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Steven Gerrard Reflects on Retirement as Derby Looms

Liverpool’s retired captain misses the action on nights like this, but he knows he made the right decision.

West Bromwich Albion v Manchester United - Premier League Photo by Stu Forster/Getty Images

Last month, Steven Gerrard hung up his boots, ending a career that spanned nearly 20 years from his debut in 1998 against Blackburn Rovers through to a final match with the LA Galaxy in the MLS playoffs in November. And while he says he misses the game sometimes, he insists that he made the right decision to retire from it when he did.

“You miss it,” Gerrard admitted. “But I think I made the right decision personally. The body’s aching a little bit. I could still play at a certain level but it’s not the same as it was for the 15 years where you play every week and demand the best from yourself. When you become a squad player or drop down a level, you don’t get that same feeling.”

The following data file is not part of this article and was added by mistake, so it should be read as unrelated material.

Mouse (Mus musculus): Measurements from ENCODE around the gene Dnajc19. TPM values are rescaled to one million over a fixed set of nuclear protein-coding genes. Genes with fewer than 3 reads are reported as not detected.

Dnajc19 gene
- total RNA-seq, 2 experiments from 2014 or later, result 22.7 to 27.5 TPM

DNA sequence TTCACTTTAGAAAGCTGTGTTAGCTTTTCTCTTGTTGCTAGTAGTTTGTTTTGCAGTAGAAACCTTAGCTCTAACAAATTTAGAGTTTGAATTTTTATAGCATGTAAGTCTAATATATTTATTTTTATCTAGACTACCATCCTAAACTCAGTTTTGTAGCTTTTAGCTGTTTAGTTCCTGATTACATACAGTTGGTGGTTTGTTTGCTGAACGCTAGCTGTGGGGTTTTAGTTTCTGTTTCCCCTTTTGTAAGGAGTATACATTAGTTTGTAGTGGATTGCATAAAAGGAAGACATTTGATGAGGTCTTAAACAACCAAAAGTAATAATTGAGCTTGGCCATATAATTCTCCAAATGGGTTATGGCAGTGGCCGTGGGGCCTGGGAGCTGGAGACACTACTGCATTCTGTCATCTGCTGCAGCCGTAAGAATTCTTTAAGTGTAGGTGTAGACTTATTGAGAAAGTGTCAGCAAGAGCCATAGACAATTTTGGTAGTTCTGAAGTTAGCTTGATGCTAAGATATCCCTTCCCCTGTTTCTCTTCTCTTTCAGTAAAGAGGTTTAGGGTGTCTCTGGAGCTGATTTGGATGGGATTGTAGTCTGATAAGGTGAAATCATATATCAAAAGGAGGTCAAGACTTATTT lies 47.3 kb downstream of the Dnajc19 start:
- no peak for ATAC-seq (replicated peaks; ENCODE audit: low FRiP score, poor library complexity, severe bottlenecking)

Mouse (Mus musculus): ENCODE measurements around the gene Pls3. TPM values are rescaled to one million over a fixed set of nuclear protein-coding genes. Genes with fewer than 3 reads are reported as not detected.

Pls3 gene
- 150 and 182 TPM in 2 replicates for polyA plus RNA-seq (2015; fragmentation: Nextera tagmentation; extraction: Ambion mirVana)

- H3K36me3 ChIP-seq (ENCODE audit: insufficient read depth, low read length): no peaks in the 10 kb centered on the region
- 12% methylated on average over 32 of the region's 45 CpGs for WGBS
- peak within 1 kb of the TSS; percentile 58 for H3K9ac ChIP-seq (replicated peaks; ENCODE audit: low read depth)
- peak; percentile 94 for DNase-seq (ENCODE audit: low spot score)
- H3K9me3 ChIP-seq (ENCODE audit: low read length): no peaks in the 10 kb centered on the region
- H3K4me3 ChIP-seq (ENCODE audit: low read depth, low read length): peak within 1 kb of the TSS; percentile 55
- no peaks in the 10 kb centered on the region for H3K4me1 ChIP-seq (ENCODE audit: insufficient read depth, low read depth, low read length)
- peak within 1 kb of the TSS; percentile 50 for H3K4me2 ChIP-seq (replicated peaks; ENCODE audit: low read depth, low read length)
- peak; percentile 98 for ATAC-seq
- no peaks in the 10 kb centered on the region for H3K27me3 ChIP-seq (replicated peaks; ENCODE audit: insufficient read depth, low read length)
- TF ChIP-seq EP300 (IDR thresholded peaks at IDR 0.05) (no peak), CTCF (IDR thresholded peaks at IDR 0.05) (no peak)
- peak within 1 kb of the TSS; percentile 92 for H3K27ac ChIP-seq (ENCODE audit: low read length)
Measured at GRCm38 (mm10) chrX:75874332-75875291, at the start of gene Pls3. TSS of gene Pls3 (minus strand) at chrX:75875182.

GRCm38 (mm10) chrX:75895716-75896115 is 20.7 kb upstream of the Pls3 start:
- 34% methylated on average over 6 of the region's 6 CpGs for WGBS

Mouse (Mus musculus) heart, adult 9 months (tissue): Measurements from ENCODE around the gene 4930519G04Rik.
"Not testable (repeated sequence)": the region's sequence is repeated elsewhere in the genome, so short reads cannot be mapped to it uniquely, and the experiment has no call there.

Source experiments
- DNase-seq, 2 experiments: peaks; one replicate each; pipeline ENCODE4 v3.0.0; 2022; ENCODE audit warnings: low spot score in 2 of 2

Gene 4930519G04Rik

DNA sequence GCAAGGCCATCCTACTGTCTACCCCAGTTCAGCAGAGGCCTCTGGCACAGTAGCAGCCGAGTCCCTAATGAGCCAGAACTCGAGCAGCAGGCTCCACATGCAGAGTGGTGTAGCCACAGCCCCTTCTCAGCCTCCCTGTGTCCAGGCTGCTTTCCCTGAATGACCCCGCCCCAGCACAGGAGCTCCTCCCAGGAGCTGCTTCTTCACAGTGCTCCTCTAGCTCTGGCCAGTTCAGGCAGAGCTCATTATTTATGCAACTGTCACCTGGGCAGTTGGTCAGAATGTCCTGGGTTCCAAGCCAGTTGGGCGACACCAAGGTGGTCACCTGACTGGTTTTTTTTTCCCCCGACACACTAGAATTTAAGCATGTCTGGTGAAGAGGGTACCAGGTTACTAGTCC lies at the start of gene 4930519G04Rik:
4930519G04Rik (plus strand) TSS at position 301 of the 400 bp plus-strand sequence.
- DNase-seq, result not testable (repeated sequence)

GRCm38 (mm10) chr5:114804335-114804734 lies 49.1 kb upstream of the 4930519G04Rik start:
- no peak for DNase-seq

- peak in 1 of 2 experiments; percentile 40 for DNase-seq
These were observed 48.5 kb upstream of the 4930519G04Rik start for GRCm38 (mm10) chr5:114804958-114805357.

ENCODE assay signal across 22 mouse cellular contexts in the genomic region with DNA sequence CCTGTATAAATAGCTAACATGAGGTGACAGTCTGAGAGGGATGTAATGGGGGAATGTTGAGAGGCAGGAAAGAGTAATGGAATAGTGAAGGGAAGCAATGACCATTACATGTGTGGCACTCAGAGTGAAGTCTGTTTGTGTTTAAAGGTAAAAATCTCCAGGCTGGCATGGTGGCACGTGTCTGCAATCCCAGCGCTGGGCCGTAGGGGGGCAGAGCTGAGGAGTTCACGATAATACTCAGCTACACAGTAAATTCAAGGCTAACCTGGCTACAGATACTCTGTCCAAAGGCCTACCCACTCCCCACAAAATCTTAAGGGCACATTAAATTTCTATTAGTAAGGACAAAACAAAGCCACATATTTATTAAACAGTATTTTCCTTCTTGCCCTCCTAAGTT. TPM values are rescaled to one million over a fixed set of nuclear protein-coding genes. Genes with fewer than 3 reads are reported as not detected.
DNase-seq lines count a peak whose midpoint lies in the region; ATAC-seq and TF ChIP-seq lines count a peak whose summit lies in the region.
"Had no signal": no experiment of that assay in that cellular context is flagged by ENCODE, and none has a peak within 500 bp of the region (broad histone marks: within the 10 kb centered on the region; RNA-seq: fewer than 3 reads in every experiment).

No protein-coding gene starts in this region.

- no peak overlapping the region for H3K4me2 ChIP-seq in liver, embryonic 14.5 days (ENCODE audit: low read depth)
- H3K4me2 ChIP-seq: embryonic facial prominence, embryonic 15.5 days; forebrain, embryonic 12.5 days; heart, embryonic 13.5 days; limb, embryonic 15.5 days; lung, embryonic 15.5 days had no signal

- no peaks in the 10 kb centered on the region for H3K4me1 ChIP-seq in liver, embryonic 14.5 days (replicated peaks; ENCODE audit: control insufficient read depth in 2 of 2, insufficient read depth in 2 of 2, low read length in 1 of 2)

Speaking on BT Sport ahead of tonight’s derby match against Everton, it was put to Gerrard that he could still do a job for a top side–that he could still perhaps play 25 Premier League games as, if not one of the starting eleven, then as perhaps the first midfield name on the bench. While it’s a nice thought, Gerrard’s reading of the situation seems fair.

It was clear in his final year at Anfield that Gerrard was slowing, and the attempts to keep him on the pitch for 90 minutes every week at times appeared to both hurt the team and Gerrard. He might have it in him still either to play regularly at a lower level or in spot duty at the top, but spot duty isn’t something Gerrard would ever be happy with. He knows that.

And, with the Galaxy, he had some experience at a lower level and found that it wasn’t an appealing way to prolong his career. So sometimes, like when Liverpool face off against Everton and he’s on hand watching, it’s going to be unavoidable for Gerrard to wish he could still be involved. But wishing doesn’t make something reasonable.

In retrospect, perhaps the only disappointing thing about the whole situation is that it took a detour to Los Angeles for him to realise this and come to grips with it, which prevented Gerrard from retiring as a one-club man.

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